Emergency trauma management is most important during the first hours in which an injury is sustained. During demonstrations health providers and humanitarian partners have deployed to field locations to provide first aid and reduce the need for hospitalization. Acute inpatient surgical care at the hospital level is essential to avoid loss of life and prevent disabilities. This includes complex reconstructive wound and orthopaedic care, complex pediatric and adult anaesthesia, intensive care, blood transfusion and rehabilitation services.
Public hospitals in Gaza currently have extremely limited capacity to manage complex inpatient surgical care or post-operative rehabilitation. Dealing with a high caseload of trauma patients is beyond the capacity of even advanced and fully equipped hospitals. In Gaza, where the health sector is already suffering from electricity cuts and severe shortages of drugs, medical supplies and staffing, hospitals are unequipped to handle such a caseload. As a result, by 27 August, 270 patients injured in demonstrations had been referred for medical treatment in the West Bank, Israel or Jordan, and had applied for exit permits via the Erez Crossing: only 63 applications (23 per cent) were approved and the remaining were either denied (37 per cent) or are pending (40 per cent). 
Rehabilitation and post-operative care is limited, leading to increased infections and further potential complications. A recent analysis by the Health Cluster estimated that by the end of 2018, over 1,200 patients with limb injuries would require complex and timely limb reconstructive surgery; these are highly complex injuries that, if not treated, may heighten the risk of secondary amputations. From 30 March until 6 August, there were 72 amputations: 14 of them on children and one female patient. Of this total, 64 were lower limb amputations and eight were upper limb amputations. To manage the influx of trauma patients, the trauma pathway across pre-hospital, hospital and post-hospital and rehabilitative care services in Gaza urgently needs to be scaled up.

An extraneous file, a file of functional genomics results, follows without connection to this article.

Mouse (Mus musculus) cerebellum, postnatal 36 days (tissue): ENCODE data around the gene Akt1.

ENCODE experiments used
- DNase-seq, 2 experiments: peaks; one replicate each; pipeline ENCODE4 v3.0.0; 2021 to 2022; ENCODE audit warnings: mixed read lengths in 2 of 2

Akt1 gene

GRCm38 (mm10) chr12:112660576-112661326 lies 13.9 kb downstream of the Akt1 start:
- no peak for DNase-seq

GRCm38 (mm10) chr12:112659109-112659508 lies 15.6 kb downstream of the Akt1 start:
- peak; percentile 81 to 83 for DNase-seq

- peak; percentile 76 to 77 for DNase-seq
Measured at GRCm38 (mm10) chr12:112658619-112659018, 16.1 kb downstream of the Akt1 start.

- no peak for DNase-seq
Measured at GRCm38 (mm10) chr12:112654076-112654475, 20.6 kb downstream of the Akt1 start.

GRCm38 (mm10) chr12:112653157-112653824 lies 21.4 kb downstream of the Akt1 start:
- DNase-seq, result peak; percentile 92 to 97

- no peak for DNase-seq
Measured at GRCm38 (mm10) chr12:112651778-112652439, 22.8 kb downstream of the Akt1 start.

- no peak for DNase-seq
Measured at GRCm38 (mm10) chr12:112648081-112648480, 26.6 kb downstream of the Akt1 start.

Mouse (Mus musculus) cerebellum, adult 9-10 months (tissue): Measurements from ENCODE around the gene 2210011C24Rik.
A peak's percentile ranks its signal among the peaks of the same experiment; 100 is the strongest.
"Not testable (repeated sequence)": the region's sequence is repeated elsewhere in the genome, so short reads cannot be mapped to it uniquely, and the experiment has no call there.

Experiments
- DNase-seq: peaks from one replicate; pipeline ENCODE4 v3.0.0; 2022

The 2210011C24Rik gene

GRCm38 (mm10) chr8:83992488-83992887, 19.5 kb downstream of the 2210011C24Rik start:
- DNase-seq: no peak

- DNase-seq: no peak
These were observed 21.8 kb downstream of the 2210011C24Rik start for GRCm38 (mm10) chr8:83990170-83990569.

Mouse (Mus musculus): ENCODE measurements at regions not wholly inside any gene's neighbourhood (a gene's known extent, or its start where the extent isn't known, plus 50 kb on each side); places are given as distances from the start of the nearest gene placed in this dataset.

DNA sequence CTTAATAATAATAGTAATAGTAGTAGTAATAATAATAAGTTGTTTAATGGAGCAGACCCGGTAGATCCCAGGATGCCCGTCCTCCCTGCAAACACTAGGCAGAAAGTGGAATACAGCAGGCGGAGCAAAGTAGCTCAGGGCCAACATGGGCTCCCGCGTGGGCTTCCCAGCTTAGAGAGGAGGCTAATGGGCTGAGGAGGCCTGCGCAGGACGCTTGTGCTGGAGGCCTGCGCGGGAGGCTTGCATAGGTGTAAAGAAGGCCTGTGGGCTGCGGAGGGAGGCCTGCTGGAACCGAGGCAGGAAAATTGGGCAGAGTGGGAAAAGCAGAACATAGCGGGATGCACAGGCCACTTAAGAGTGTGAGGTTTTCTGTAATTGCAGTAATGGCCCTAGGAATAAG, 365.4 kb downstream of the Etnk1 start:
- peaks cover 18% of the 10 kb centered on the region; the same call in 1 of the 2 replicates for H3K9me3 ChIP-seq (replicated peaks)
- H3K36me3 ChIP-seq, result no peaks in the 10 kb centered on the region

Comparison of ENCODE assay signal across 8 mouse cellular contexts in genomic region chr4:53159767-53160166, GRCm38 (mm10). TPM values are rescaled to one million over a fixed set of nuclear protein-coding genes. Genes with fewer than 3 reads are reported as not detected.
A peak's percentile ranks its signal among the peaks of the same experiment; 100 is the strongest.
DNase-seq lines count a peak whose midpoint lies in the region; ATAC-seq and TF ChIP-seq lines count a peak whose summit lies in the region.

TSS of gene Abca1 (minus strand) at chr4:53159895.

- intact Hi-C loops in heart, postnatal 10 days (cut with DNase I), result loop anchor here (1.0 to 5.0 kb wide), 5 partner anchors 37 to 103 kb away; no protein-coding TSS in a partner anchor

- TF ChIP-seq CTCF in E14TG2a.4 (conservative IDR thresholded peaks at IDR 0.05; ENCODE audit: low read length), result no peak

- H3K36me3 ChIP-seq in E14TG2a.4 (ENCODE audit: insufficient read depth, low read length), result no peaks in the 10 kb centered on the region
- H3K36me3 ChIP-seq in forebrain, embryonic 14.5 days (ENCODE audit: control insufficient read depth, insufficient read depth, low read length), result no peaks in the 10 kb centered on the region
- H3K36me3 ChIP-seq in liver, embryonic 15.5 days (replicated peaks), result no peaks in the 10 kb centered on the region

Non-trauma patients suffer because treatment and healthcare for urgent medical conditions is interrupted as the wider health system responds to the casualties from the demonstrations. Some 8,000 pre-scheduled surgeries (some of them critical cases for which a delay can affect prognosis) have been postponed. In June, the waiting time for elective surgery at the largest hospital in Gaza (Shifa) was 64 weeks, well beyond the Ministry of Health (MoH) threshold of 24 weeks. Delays to surgical interventions may prolong suffering and ill-health, and may have a negative impact on the psychological and social life of the patient. In some cases, delays can lead to further medical complications.